# Should I make a time series stationary before passing it as an input for ARIMA model?

I'm working through this tutorial and this guy run SARIMAX model for a time series with both seasonal and trend components:

# create SARIMAX model with previously determined lags
# sar_m = sarimax.SARIMAX(ts15_train.values,
trend='n',
order=(2,1,1),
seasonal_order=(2, 1, 1, 24),
simple_differencing=False).fit()


It seems wrong to me. Am I right here? I read some tutorials here and there and I believe we should eliminate both seasonal and trend components first to make a time series stationary (by performing some transforming operations like ts = log(ts) etc), then predict (e.g. by ARIMA model the next K values) and then bring back our seasonal and trend components (e.g. add a running mean, pow(2, x)).

No, what you are suggesting is almost entirely incorrect.

For forecasting, "eliminating" trend and seasonal components in the training period puts you in the awkward position of "bringing back" the trend and seasonal components in the forecast period. If your model doesn't detrend/seasonally adjust by defining dynamics for those components (which is the case with many such methods), you have no forecast available for those components; you have to make some kind of ad hoc decision as to what it should be (e.g. copy the last year's seasonal component), or fit another, separate model to those components.

Seasonal ARIMA models explicitly include a type of stochastic trend (if the differencing order is at least 1) and seasonality, which means that they are perfectly capable of accounting for those, including in the forecast period, and there is no reason to remove them first. In particular, ARIMA models are not assumed to be stationary (they are assumed to have a particular type of non-stationarity, though, so for example will not handle error variance that increases with the level).

At the end of your post, you seem to be suggesting having a deterministic trend ("pow(2,x)"?), which should also be done jointly with estimating the ARIMA model (an ARIMAX or regression with ARIMA errors model), not as a separate step. This is because the parts of a model are rarely independent: your estimate of the trend parameters depends on your estimate for the ARIMA parameters.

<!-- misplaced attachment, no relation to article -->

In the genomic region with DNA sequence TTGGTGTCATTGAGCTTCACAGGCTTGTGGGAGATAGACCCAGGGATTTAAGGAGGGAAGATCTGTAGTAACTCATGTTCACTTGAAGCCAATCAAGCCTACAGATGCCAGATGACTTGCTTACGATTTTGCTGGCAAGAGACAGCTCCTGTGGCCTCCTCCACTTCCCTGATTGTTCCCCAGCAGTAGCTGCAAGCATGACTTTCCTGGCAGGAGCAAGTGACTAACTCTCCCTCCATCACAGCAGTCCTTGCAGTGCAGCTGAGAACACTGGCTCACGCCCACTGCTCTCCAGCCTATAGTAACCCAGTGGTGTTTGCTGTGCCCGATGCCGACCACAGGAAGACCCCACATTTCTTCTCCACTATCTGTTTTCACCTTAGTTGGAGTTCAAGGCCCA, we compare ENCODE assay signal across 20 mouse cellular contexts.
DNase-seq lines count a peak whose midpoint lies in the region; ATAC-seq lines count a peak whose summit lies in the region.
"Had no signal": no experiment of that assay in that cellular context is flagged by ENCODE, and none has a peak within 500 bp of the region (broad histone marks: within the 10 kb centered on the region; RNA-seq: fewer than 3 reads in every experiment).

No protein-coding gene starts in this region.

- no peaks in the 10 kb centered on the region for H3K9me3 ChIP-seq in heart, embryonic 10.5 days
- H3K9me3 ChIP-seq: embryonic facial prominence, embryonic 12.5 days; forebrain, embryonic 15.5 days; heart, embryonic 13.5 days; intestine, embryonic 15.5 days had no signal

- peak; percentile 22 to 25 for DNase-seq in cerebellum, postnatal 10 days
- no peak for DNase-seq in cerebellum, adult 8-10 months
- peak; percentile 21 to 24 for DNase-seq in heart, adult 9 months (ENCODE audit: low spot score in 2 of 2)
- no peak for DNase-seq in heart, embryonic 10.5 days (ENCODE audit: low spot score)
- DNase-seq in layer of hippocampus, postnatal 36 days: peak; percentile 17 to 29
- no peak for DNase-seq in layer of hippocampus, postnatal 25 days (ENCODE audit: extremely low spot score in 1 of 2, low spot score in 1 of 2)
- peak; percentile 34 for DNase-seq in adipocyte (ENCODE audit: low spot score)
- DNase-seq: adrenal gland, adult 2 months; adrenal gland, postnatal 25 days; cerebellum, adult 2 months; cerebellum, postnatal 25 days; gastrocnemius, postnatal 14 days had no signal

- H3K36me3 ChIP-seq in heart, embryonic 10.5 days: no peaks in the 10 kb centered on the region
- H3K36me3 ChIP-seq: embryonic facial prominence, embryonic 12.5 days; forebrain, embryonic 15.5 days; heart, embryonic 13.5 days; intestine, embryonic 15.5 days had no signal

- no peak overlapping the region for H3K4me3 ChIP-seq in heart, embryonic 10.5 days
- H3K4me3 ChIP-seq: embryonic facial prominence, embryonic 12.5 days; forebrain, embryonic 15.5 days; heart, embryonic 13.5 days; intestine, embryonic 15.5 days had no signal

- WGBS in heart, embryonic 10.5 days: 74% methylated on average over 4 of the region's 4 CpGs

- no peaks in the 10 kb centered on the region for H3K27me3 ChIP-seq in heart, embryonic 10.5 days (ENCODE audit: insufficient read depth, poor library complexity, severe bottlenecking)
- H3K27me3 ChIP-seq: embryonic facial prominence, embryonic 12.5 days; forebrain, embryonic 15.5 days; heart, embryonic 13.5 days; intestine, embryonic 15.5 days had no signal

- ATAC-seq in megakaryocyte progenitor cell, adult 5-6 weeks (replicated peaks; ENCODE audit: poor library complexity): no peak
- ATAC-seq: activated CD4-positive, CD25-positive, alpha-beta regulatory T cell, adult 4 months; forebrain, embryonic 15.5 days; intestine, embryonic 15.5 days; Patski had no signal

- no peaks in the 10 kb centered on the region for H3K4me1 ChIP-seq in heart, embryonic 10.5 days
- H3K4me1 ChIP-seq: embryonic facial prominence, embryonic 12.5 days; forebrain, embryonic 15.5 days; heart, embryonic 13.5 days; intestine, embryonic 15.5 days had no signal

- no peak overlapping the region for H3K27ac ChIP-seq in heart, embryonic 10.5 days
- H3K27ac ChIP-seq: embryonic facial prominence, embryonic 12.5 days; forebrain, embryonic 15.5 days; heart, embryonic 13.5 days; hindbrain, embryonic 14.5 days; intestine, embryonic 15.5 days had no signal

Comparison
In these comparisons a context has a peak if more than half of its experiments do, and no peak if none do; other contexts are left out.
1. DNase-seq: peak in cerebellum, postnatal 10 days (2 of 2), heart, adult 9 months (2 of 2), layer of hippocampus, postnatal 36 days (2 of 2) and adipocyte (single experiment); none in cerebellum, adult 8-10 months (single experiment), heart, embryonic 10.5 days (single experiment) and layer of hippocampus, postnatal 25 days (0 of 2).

Differencing is used to make a time series stationary when applying an $ARIMA(p,d,q)$ model.

The order of differencing is indicated by the number $d$ from the orders $(p,d,q)$ of the model.

For a seasonal model $ARIMA(p,d,q)(P,D,Q)_m$, there will be an additional seasonal differencing order $D$ for the seasonal component.

In your code $d$ and $D$ are already indicated:

sar_m = sarimax.SARIMAX(ts15_train.values,
trend='n',
order=(2,1,1),
seasonal_order=(2, 1, 1, 24),
simple_differencing=False).fit()


The model being described here is a seasonal $ARIMA(2,1,1)(2,1,1)_{24}$ so you $d=1$ and your $D=1$ and you don't need to do anything, your code is doing the required transformation already.

Identification of a transfer function is described here https://web.archive.org/web/20160216193539/https://onlinecourses.science.psu.edu/stat510/node/75/ and Transfer function in forecasting models - interpretation and Determining odd time series (follow @javlacelle) . I would just let an automatic transfer function program determine the appropriate differencing (pre-whitening structure) for all stochastic input series in the model.

As an aside on your reference . prophet (among other things !)does not identify lead and lag effects around holidays , level / trend shifts or pulses and assumes that day-of-the-week factors are constant over time thus leading to some poor projections for low-count days.

Facebook's strategy is to let the user community debug their package and to suggest improvements.